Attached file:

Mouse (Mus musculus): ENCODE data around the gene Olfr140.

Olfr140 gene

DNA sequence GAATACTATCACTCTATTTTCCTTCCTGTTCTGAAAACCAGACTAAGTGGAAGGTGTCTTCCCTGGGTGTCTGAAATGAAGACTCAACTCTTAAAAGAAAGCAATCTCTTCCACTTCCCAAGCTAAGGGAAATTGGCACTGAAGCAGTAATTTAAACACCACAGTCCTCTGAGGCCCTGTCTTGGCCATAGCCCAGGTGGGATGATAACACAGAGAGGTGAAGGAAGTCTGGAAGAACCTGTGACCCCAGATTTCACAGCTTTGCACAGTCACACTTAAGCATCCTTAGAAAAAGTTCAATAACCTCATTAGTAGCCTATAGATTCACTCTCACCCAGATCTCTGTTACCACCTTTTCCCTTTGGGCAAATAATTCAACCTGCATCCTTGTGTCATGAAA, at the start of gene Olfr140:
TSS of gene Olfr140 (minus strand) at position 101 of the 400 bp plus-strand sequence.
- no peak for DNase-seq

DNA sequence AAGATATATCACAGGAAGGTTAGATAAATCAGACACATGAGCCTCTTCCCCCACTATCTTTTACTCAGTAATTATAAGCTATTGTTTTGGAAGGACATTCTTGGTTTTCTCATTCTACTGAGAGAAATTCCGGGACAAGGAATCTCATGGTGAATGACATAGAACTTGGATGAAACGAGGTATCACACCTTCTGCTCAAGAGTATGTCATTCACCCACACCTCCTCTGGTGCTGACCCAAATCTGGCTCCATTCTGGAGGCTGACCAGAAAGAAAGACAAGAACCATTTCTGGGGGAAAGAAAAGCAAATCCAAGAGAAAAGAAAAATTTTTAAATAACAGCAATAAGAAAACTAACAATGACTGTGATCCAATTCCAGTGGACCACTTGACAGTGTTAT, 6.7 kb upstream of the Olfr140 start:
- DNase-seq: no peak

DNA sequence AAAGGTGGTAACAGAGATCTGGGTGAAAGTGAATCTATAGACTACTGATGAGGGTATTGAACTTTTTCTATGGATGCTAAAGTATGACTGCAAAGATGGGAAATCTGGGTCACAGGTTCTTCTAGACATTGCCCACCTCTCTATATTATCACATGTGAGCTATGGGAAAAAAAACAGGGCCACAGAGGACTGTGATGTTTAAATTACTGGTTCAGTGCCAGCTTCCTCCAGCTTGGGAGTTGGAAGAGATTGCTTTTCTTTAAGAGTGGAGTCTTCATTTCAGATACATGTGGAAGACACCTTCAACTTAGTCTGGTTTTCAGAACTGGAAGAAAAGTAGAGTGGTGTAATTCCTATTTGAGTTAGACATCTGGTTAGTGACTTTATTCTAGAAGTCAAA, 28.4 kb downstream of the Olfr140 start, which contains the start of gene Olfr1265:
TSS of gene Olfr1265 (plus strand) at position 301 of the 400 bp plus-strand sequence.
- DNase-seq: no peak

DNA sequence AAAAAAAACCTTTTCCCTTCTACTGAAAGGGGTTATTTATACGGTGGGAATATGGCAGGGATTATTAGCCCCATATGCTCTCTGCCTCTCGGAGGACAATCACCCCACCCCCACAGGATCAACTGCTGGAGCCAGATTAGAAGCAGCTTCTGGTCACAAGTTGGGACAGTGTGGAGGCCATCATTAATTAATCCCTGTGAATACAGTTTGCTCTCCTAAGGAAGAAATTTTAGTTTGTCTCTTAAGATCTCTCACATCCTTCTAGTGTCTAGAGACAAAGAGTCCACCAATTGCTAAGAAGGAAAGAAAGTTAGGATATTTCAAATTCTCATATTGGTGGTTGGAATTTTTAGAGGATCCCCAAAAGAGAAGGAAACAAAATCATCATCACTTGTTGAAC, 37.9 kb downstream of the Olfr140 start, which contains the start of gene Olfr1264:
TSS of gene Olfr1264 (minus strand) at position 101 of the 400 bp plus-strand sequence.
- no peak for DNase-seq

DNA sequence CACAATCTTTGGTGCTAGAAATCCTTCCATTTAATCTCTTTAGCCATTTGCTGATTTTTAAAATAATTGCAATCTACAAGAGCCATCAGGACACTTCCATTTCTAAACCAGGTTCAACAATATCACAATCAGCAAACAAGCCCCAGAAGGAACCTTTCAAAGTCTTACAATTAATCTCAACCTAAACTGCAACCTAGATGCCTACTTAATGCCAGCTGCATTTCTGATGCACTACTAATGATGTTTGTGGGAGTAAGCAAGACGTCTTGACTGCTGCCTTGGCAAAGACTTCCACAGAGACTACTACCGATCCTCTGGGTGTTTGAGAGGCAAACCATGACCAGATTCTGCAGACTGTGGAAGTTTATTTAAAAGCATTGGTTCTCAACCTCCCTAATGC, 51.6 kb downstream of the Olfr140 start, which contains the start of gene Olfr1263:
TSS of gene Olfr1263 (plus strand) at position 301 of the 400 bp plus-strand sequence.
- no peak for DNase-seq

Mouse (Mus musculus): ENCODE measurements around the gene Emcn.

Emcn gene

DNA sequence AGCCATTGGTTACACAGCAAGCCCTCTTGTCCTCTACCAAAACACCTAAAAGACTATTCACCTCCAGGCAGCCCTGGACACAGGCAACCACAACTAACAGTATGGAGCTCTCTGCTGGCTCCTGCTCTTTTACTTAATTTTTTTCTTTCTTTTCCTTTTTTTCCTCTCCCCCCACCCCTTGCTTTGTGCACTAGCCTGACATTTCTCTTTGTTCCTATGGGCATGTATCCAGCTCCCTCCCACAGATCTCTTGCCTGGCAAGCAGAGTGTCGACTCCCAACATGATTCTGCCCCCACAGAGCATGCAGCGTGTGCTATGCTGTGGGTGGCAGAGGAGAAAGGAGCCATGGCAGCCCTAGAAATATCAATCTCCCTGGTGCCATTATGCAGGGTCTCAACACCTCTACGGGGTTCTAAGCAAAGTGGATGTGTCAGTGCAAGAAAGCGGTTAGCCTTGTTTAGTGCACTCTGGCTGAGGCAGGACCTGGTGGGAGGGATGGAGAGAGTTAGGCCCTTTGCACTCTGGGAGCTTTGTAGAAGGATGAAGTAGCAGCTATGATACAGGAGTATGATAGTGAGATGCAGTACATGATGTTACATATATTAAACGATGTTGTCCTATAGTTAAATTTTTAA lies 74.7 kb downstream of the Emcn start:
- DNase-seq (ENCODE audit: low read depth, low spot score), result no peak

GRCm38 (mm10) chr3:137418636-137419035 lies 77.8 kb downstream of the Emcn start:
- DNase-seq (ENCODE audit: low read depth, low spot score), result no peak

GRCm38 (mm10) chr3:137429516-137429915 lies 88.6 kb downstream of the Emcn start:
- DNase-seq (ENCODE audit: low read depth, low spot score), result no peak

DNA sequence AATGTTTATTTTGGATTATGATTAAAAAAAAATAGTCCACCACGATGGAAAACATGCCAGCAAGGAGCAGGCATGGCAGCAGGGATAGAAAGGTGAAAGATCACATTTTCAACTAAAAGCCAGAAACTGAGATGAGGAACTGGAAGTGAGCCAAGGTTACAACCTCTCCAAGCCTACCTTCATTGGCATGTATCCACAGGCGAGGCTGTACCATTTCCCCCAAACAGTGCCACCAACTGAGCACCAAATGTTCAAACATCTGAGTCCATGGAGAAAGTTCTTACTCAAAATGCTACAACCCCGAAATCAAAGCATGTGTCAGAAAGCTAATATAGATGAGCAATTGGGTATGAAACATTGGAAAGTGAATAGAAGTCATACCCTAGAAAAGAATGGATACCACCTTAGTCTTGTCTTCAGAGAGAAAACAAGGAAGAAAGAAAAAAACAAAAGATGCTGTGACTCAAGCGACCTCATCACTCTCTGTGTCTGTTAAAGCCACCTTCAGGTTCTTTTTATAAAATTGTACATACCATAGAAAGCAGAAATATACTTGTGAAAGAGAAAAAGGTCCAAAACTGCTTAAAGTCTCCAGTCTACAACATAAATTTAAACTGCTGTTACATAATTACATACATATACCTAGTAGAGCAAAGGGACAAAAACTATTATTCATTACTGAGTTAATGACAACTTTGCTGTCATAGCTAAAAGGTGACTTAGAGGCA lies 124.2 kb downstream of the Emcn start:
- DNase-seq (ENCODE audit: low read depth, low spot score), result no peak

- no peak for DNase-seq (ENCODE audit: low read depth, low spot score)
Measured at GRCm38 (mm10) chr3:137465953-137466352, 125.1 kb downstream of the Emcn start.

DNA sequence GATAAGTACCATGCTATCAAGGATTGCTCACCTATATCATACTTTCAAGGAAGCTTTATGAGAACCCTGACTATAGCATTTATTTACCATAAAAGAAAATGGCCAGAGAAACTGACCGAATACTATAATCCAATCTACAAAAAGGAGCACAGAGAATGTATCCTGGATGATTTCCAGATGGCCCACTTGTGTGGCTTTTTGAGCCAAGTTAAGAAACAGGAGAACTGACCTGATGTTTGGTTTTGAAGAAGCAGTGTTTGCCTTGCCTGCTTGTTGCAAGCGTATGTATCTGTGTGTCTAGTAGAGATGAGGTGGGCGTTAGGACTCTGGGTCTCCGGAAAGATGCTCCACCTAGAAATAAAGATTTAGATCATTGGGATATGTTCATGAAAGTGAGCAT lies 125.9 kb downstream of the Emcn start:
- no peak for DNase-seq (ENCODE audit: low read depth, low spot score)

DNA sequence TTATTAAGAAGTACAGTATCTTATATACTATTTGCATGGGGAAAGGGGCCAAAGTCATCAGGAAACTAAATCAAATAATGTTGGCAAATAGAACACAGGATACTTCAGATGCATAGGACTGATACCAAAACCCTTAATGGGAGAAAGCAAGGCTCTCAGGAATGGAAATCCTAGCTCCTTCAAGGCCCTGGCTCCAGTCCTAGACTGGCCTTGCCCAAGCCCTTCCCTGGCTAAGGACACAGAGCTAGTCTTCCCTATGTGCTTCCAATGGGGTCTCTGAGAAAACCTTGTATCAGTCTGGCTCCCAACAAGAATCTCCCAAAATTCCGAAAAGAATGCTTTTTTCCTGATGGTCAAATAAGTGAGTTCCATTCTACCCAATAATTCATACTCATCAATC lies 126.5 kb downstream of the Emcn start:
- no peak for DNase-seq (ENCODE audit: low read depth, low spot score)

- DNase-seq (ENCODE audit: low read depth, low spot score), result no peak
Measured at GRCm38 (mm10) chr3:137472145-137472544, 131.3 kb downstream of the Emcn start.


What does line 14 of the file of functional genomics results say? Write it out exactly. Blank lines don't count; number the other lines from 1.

DNA sequence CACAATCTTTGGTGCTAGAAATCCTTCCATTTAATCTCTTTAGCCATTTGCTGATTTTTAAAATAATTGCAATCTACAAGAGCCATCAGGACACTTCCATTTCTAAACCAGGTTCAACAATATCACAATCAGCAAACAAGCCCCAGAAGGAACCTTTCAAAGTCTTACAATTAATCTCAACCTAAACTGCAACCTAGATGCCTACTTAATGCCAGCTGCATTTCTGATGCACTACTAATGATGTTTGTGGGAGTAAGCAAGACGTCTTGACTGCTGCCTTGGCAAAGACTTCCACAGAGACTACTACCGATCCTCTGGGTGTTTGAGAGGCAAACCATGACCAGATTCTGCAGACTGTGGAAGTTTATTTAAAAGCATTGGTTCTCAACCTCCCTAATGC, 51.6 kb downstream of the Olfr140 start, which contains the start of gene Olfr1263: